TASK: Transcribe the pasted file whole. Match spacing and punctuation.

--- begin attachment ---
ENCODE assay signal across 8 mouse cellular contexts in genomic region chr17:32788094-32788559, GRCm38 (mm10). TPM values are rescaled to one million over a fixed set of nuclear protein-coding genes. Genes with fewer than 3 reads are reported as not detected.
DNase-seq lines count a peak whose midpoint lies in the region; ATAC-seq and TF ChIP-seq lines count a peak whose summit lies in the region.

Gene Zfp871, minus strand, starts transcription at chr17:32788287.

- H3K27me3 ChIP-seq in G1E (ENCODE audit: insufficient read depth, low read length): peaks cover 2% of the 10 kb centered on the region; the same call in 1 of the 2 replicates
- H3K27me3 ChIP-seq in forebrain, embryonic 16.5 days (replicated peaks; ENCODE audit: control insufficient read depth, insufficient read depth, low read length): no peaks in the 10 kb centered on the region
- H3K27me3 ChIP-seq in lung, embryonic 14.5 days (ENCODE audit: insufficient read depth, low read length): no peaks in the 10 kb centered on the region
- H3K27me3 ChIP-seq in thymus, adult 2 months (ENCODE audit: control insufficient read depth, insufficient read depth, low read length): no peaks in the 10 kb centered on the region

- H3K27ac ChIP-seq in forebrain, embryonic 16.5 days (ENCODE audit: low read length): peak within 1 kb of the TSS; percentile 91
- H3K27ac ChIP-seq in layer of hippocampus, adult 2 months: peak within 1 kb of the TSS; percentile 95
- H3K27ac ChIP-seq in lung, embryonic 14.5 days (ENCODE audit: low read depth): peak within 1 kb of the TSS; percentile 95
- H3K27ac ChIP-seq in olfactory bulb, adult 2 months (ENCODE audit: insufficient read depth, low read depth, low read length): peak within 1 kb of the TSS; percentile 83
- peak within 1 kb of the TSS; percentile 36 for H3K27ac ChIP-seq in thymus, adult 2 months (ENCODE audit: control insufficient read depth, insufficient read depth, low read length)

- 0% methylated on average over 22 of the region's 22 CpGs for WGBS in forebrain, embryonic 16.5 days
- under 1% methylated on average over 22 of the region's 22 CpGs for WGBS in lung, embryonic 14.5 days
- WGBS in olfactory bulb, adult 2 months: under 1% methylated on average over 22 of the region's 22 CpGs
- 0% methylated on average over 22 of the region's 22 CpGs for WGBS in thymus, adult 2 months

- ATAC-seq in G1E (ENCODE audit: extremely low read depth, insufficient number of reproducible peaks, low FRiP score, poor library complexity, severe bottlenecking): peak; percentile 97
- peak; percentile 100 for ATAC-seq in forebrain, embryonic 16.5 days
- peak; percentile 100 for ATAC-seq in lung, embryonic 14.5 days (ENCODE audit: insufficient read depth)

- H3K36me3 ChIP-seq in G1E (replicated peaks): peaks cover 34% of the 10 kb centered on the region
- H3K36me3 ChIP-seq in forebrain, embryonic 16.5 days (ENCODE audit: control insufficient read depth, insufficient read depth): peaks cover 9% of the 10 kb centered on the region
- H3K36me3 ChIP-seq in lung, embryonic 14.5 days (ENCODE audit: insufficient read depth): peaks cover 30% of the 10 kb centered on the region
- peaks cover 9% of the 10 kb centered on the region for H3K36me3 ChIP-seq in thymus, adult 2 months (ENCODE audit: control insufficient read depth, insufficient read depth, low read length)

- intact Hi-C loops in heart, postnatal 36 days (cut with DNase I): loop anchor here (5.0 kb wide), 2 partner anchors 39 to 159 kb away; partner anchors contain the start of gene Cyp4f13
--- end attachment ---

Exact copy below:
ENCODE assay signal across 8 mouse cellular contexts in genomic region chr17:32788094-32788559, GRCm38 (mm10). TPM values are rescaled to one million over a fixed set of nuclear protein-coding genes. Genes with fewer than 3 reads are reported as not detected.
DNase-seq lines count a peak whose midpoint lies in the region; ATAC-seq and TF ChIP-seq lines count a peak whose summit lies in the region.

Gene Zfp871, minus strand, starts transcription at chr17:32788287.

- H3K27me3 ChIP-seq in G1E (ENCODE audit: insufficient read depth, low read length): peaks cover 2% of the 10 kb centered on the region; the same call in 1 of the 2 replicates
- H3K27me3 ChIP-seq in forebrain, embryonic 16.5 days (replicated peaks; ENCODE audit: control insufficient read depth, insufficient read depth, low read length): no peaks in the 10 kb centered on the region
- H3K27me3 ChIP-seq in lung, embryonic 14.5 days (ENCODE audit: insufficient read depth, low read length): no peaks in the 10 kb centered on the region
- H3K27me3 ChIP-seq in thymus, adult 2 months (ENCODE audit: control insufficient read depth, insufficient read depth, low read length): no peaks in the 10 kb centered on the region

- H3K27ac ChIP-seq in forebrain, embryonic 16.5 days (ENCODE audit: low read length): peak within 1 kb of the TSS; percentile 91
- H3K27ac ChIP-seq in layer of hippocampus, adult 2 months: peak within 1 kb of the TSS; percentile 95
- H3K27ac ChIP-seq in lung, embryonic 14.5 days (ENCODE audit: low read depth): peak within 1 kb of the TSS; percentile 95
- H3K27ac ChIP-seq in olfactory bulb, adult 2 months (ENCODE audit: insufficient read depth, low read depth, low read length): peak within 1 kb of the TSS; percentile 83
- peak within 1 kb of the TSS; percentile 36 for H3K27ac ChIP-seq in thymus, adult 2 months (ENCODE audit: control insufficient read depth, insufficient read depth, low read length)

- 0% methylated on average over 22 of the region's 22 CpGs for WGBS in forebrain, embryonic 16.5 days
- under 1% methylated on average over 22 of the region's 22 CpGs for WGBS in lung, embryonic 14.5 days
- WGBS in olfactory bulb, adult 2 months: under 1% methylated on average over 22 of the region's 22 CpGs
- 0% methylated on average over 22 of the region's 22 CpGs for WGBS in thymus, adult 2 months

- ATAC-seq in G1E (ENCODE audit: extremely low read depth, insufficient number of reproducible peaks, low FRiP score, poor library complexity, severe bottlenecking): peak; percentile 97
- peak; percentile 100 for ATAC-seq in forebrain, embryonic 16.5 days
- peak; percentile 100 for ATAC-seq in lung, embryonic 14.5 days (ENCODE audit: insufficient read depth)

- H3K36me3 ChIP-seq in G1E (replicated peaks): peaks cover 34% of the 10 kb centered on the region
- H3K36me3 ChIP-seq in forebrain, embryonic 16.5 days (ENCODE audit: control insufficient read depth, insufficient read depth): peaks cover 9% of the 10 kb centered on the region
- H3K36me3 ChIP-seq in lung, embryonic 14.5 days (ENCODE audit: insufficient read depth): peaks cover 30% of the 10 kb centered on the region
- peaks cover 9% of the 10 kb centered on the region for H3K36me3 ChIP-seq in thymus, adult 2 months (ENCODE audit: control insufficient read depth, insufficient read depth, low read length)

- intact Hi-C loops in heart, postnatal 36 days (cut with DNase I): loop anchor here (5.0 kb wide), 2 partner anchors 39 to 159 kb away; partner anchors contain the start of gene Cyp4f13